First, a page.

In this very well reasoned, pragmatic interpretation of a stateís right to tax interstate commerce, within limits, the court affirmed the Mississippi State Supreme Courtís decision holding that a pro rata tax could be imposed on an entity with large in-state operations. The company is responsible for its fair share of taxes so long, but only so long, as the tax does not discriminate against interstate commerce, there is no danger of interstate commerce being smothered by cumulative taxes of several states, and there is no possibility of any other state duplicating the tax involved. Although that particular taxpayer was held liable for gross income derived from in-state services, the interstate business community was strengthened by the limitations imposed by the Supreme Court of the United States.
Unfortunately, aircraft taxation is far from uniform throughout the United States. A few states have no sales tax at all, while several states have registration fees or excise taxes in lieu of sales tax. Some states tax the lease stream of rental aircraft, while some tax the original purchase price and exempt the rental; and as you might have guessed, some states tax both. For states that tax the rental stream, some states tax the entire rental stream for any aircraft based in the state, while others tax a proportionate amount based on in-state use. Although a basic principle of use tax is that it provides a credit for taxes paid to other states, the hodge-podge collection of taxing mechanisms applied to aircraft often eliminates use-tax credits, thereby resulting in potential multiple taxation of the same aircraft by several states. Aircraft operations therefore are often taxed in multiple states for the same aircraft.
Before a state can tax an aircraft operator constitutionally, it must first have sufficient contacts with the person or entity to create a nexus for taxation. Nexus is a continuing battle throughout the country and is the subject of significant litigation, yet with very ill defined parameters. Often, state tax administrators make assessments with little regard to nexus limitations. The states have the ability not only to make assessments, but also to impose liens on aircraft that often makes contesting the tax impractical.
Examples of recent state enforcement actions include the following:
Florida: An aircraft purchased outside the state of Florida but brought in during the first six months of ownership by a non-resident may be subject to Florida use tax just for landing on an interstate trip.
Michigan: A new initiative aimed at flight schools attempts to tax the aircraft as well the lease stream on the same aircraft.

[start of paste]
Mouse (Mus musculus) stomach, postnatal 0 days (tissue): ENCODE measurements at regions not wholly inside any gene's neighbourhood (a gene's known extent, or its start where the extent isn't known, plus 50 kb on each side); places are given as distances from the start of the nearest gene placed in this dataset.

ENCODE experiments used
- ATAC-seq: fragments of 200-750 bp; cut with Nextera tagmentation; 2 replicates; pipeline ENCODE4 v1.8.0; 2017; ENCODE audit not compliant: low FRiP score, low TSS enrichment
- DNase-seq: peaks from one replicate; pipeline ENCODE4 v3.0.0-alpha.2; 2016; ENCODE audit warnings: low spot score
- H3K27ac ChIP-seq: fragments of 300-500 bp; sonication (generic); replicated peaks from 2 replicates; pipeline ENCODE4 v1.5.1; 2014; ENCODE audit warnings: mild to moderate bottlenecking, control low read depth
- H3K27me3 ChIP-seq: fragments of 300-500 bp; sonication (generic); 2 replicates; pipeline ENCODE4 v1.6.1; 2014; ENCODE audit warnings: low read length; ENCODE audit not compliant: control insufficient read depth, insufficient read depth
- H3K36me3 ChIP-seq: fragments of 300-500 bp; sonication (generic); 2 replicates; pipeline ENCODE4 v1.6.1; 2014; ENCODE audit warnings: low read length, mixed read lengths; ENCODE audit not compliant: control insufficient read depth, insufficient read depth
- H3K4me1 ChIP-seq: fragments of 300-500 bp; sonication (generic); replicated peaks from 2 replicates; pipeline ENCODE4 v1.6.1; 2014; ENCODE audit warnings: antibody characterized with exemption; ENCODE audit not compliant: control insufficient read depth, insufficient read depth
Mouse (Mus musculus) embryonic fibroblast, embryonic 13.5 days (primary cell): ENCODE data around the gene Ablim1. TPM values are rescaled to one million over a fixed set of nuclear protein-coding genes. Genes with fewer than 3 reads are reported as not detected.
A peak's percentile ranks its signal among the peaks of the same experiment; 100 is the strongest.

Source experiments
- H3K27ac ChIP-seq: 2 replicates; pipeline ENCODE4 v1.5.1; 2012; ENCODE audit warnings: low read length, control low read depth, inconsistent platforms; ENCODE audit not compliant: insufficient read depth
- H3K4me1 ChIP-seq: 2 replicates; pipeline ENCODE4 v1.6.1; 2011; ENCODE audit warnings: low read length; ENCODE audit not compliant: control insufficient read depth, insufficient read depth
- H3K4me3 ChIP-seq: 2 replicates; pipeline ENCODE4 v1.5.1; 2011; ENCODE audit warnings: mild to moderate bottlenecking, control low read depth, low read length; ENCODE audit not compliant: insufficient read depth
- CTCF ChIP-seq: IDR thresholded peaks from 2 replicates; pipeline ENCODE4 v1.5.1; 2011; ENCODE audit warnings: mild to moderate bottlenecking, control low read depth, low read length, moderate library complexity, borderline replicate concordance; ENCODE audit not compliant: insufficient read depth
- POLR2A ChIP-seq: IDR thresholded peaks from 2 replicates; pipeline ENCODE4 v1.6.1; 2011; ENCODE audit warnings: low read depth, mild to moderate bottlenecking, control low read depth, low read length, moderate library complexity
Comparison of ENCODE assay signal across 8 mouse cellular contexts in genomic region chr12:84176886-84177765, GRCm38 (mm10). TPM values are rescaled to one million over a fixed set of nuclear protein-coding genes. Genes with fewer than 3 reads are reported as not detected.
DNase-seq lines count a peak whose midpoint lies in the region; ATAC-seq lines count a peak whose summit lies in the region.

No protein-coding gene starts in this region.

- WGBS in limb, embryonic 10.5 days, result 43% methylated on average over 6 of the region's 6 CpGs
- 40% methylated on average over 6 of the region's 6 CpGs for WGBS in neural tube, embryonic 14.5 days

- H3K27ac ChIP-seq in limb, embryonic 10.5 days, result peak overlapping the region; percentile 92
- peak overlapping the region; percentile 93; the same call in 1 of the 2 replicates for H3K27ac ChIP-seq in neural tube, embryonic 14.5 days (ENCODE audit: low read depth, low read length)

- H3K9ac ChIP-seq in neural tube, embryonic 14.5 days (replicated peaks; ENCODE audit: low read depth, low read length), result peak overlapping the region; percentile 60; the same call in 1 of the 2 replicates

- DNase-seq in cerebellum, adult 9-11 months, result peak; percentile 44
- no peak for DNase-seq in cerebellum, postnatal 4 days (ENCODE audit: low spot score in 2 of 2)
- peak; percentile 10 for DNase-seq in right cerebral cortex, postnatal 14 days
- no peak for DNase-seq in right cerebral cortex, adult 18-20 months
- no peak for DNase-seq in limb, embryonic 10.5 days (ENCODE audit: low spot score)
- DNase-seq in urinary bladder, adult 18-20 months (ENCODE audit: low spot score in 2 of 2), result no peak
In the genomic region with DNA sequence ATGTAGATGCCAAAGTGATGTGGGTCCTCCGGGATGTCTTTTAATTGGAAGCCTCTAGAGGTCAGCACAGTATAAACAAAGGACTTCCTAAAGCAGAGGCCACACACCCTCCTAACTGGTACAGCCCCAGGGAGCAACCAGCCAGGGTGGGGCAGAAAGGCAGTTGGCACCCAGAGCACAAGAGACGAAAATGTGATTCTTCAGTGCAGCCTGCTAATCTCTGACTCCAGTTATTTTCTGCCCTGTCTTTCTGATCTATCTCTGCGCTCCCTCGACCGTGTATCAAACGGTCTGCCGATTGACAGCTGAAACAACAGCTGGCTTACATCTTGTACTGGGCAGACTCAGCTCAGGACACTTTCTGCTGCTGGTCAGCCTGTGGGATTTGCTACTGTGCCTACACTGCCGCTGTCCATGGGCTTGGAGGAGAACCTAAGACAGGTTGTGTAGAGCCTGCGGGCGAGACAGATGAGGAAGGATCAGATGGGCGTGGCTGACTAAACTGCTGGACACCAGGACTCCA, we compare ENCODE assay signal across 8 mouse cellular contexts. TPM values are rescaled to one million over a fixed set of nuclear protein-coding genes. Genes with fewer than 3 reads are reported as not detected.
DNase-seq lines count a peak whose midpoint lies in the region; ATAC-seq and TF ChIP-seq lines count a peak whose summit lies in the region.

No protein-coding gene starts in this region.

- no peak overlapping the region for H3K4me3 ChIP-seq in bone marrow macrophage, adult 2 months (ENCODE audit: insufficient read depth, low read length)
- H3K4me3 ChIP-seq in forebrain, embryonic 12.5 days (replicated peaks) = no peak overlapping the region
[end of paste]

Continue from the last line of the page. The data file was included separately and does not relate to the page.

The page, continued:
Texas: In a recent about-face by the Comptrollerís office, Texas has decided to challenge a long-standing sale-for-resale exemption for leased aircraft.
Maine: The state has a formal program tracking aircraft presence in the state and making assessments against visitors.
SUGGESTIONS FOR PROPERLY CONTROLLING SALES AND USE TAX
The vast majority of states have some opportunity available to control sales and use tax on the purchase and lease of aircraft based in their jurisdictions. In very limited cases it may be necessary for an aircraft to be taxed in more than one jurisdiction; however, this is the exception rather than the rule.
Most state tax departments recognize that nexus requires more than a mere trip through the state. Many of the states use www.flightaware.com or other tracking services for the purpose of generating notices and ultimately making assessments. A few states use bounty hunters who attempt to collect sales tax from aircraft operators for a percentage fee, and the most likely source of this information would again be flight-tracking software.
To the extent that you owe sales or use tax in one or more jurisdictions where you have nexus, we strongly encourage you to pay it. To the extent that you travel regularly in interstate commerce and generally do not have nexus in most jurisdictions, we encourage you to suppress your N-number and avoid confrontation. You may suppress your N-number by visiting the following website: http://web.nbaa.org/ops/security/barr/.
Lou Meiners is an Aviation Tax Consultant for Advocate Consulting Legal Group, PLLC, a law firm whose practice is limited to serving the needs of aircraft owners and operators relating to issues of income tax, sales tax, federal aviation regulations, and other related organizational and operational issues.